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Common Misconceptions in Civil Injunction Cases – Part II

October 27, 2021 | Daniel J. Donnellon

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Should you always move for a TRO along with a Preliminary Injunction?

Perhaps the most common misperception counsel, and even judges, have in Rule 65 Civil Injunction cases is failing to recognize the important distinction between the Temporary Restraining Order (“TRO”) and the Preliminary Injunction.  Many view the TRO as a necessary prerequisite to a motion for Preliminary Injunction.  IT IS NOT.  A motion for Preliminary Injunction, however, is a necessary post-requisite to a successful TRO, because the TRO must automatically expire after a limited time.

Frequently, lawyers view the two as going together hand-in-glove because both are designed to protect the status quo of litigants to an action, to prevent those litigants from harming one another during the pendency of the litigation and to preserve the availability of the ultimate remedy.  Proctor & Gamble Co. v. Stoneham, 140 Ohio App.3d 260, 267 (1st Dist. 2000); see also Yudin v. Knight Industries Corp., 109 Ohio App.3d 437, 439, 672 N.E.2d 265 (6th Dist. 1996).  The status quo to be preserved “is the last, actual, peaceable, uncontested status which preceded the pending controversy.” Obringer v. Wheeling & Lake Erie Ry. Co., 2010-Ohio-601, 2010 WL 597363, ¶ 19 (3d Dist. 2010). Their purpose is to keep the parties, until the suit is finally resolved, as much as possible in the respective positions they occupied when the suit began. Hamilton Watch Co. v. Benrus Watch Co., 206 F.2d 738, 742 (2d Cir. 1953).

But, the TRO, under R. 65(A), is reserved for emergency, ex parte proceedings.  The TRO is only appropriate when the movant fears the Defendant, unless restrained by the Court, could take certain actions that would forever alter the status quo and render the ultimate relief sought ineffectual before the Court can hear evidence from both sides.  This is precisely why the remedy must be available ex parte, in limited circumstances, and must automatically expire within 14 days of the Order (extended once for good cause for the same duration).  Lawyers, however, unfortunately perceive that their case will not be considered urgent, and in need of immediate relief to preserve the status quo unless they present it to the Court as a TRO.  They ask the Court to schedule an urgent hearing, usually within the same day or the next day, and provide notice to the other counsel or party, eliminating the important ex parte nature of the TRO.  Logically, if the case presents itself as one where you can provide notice to the other side before the initial hearing, then any claim that they could or would take any actions that would forever alter the status quo before Court intervention is without merit.  Otherwise, even in the limited 8 to 24 hours before the parties appear before the Court, why would the Defendant not proceed to take the precise action that would alter the status quo and render ultimate relief meaningless?  They most certainly would.

The temporary restraining order is, as its name implies, a temporary measure available ex parte–.i.e., without notice to the opposing party–to serve as a precursor to the preliminary injunction.  If the matter proceeds ex parte, then the relief requested must be considered a temporary restraining order.  City of Cincinnati ex rel. Cosgrove v. Grogan, 141 Ohio App. 3d 733, 753 N.E. 2d 256 (2001).  Conversely, if the motion does not proceed ex parte, then the court should consider the relief requested to be a preliminary injunction rather than a temporary restraining order.  See, Meade v. Beverly Enterprises-Ohio, Inc., 154 Ohio App. 3d 521, 797 N.E.2d 1040, 1042 (2003) (even though trial court captioned entry as “Temporary Restraining Order”, appellate court found the order was for a preliminary injunction and thus qualified as a final appealable order); Turnoff v. Stefanac, 16 Ohio App. 3d 227, 16 O.B.R. 243, 475 N.E.2d 189 (8th Dist. 1984) (reversed and remanded because, even though movant brought motion for temporary restraining order, where all parties had notice of, were present at, and participated in hearing, it should be considered as motion for preliminary injunction).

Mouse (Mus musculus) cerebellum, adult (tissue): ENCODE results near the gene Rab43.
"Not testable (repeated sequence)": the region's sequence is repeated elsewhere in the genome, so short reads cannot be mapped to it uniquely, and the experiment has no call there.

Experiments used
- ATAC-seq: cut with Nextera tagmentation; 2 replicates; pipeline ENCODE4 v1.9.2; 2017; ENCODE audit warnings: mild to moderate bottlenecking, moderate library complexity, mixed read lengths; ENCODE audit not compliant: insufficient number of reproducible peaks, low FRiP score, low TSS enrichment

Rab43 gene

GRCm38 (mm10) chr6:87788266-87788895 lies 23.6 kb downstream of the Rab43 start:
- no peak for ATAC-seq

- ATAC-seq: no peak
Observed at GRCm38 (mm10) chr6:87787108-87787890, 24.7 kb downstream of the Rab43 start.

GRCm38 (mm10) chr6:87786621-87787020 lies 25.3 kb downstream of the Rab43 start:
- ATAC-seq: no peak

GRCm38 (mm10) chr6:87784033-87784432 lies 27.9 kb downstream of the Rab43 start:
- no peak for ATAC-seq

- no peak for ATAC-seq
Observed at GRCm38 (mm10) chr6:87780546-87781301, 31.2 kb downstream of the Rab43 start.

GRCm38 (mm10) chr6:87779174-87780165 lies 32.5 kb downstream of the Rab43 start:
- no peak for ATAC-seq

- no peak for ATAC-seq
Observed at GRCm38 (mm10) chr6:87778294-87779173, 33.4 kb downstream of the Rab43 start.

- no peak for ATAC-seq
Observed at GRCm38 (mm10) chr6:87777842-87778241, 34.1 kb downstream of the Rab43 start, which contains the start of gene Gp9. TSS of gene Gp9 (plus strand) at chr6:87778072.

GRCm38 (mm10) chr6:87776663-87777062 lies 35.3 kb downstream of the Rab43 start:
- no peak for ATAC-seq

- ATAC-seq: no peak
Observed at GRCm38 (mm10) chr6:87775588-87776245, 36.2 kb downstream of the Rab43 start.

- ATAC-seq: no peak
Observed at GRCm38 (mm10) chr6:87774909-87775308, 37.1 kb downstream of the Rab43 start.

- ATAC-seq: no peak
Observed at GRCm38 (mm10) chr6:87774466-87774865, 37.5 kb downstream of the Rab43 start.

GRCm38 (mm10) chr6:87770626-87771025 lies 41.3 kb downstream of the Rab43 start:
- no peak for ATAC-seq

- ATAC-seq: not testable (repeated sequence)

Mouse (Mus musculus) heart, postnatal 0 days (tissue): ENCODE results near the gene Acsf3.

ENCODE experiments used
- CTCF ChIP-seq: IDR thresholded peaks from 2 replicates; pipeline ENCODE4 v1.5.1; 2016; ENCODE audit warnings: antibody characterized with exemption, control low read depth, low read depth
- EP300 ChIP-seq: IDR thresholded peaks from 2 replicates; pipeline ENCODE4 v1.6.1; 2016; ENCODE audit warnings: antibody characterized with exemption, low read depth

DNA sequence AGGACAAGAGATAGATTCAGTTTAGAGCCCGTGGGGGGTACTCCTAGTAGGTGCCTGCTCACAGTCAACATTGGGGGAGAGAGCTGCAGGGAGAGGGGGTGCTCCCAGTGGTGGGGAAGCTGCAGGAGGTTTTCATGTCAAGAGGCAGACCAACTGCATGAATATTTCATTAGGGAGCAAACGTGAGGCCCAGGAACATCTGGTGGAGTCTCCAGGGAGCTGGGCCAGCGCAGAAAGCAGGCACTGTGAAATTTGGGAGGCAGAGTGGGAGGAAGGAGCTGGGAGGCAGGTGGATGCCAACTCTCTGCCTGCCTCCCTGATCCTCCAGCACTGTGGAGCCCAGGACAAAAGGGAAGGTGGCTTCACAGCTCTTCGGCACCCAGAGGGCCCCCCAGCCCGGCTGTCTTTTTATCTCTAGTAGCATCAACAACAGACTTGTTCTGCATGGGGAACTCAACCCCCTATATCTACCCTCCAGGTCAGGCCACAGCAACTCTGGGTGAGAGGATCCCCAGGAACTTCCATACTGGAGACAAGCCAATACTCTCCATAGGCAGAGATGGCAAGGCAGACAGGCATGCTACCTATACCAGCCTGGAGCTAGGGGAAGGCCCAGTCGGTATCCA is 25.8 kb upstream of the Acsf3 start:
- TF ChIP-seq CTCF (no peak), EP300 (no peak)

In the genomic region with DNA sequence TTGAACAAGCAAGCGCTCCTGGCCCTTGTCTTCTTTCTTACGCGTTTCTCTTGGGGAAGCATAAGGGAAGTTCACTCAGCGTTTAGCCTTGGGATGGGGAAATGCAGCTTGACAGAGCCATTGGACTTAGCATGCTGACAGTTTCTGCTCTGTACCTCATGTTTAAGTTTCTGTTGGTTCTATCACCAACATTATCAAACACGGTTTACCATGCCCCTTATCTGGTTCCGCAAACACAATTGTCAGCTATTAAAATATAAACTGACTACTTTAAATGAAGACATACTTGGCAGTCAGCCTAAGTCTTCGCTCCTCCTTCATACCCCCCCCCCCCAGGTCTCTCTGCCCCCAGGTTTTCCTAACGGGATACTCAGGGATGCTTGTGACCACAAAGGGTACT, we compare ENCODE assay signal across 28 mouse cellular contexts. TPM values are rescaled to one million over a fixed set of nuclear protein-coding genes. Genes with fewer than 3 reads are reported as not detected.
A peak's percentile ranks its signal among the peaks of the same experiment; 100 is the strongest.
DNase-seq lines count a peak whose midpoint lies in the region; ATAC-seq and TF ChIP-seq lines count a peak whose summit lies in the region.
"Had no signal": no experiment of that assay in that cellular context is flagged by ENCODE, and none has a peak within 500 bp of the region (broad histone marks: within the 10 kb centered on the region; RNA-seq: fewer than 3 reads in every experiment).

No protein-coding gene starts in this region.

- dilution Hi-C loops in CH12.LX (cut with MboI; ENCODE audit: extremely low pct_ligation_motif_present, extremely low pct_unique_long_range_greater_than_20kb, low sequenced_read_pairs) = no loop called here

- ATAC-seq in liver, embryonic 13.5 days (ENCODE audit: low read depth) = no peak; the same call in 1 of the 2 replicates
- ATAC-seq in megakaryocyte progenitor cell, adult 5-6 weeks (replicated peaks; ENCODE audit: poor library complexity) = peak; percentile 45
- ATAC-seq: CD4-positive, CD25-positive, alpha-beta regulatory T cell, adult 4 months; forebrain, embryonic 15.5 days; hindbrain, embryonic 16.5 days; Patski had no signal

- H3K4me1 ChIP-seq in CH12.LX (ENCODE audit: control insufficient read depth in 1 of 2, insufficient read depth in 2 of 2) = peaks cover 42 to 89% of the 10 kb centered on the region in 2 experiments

Unfortunately, a significant number of civil cases that commence with a TRO request – perhaps the majority – should never involve such a request.  This is precisely why, in my most recent book, Donnellon, D.J., Injunctions and Restraining Orders in Ohio 2020 Edition, Ch. 3 (Amazon KDP, 2020) available HERE, I recommend to judges that they use such an initial appearance as a scheduling conference only; journalize the denial of the TRO, and discuss discovery schedules, witnesses and scheduling of the Preliminary Injunction hearing.

The best practice for a plaintiff seeking prompt, immediate, court intervention to avoid irreparable harm is to file the appropriate initial Verified Complaint (or complaint with separate affidavit) and Motion for Preliminary Injunction, along with an immediate request for a status conference to discuss a date for the injunction hearing.  If the court awards a preliminary injunction, then it is not required to expire automatically and it can stay in place until a final trial on the merits.  But, don’t waste judicial resources, and attorney time, filing for a TRO unless you appreciate the difference and truly need an ex parte hearing.  You could also end up hand-cuffing yourself with the automatic expiration if it may take more than 14 or 28 days to prepare adequately for the injunction hearing.

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Daniel J. DonnellonOf Counsel